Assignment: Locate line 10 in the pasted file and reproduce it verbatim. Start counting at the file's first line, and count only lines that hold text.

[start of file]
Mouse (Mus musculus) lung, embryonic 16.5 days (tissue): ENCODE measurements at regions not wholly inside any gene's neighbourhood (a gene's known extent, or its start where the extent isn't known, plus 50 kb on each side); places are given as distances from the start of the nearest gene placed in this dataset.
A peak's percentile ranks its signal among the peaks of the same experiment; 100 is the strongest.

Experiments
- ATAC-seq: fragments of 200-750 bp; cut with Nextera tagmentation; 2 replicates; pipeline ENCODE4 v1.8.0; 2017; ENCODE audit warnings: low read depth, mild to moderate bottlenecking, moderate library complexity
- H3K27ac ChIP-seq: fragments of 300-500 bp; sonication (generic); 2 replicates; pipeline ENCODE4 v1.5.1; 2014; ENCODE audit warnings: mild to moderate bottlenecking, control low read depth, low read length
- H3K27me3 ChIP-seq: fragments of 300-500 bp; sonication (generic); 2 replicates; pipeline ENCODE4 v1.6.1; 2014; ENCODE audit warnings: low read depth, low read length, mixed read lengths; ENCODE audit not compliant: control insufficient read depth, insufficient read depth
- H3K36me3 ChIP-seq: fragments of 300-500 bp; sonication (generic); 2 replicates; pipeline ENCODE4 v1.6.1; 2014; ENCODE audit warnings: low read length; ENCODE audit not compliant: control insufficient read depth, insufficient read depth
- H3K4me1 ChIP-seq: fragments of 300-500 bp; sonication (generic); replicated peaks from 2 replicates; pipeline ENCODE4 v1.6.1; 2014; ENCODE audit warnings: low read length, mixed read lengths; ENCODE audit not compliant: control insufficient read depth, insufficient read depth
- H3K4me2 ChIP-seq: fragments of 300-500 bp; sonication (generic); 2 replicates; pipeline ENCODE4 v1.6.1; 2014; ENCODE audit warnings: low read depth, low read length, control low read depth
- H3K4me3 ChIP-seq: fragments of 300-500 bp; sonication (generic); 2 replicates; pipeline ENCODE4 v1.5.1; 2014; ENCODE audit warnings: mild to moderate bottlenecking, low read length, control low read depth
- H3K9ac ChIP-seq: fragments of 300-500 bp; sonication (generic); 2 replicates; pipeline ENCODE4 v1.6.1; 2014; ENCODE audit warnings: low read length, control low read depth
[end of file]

- H3K4me3 ChIP-seq: fragments of 300-500 bp; sonication (generic); 2 replicates; pipeline ENCODE4 v1.5.1; 2014; ENCODE audit warnings: mild to moderate bottlenecking, low read length, control low read depth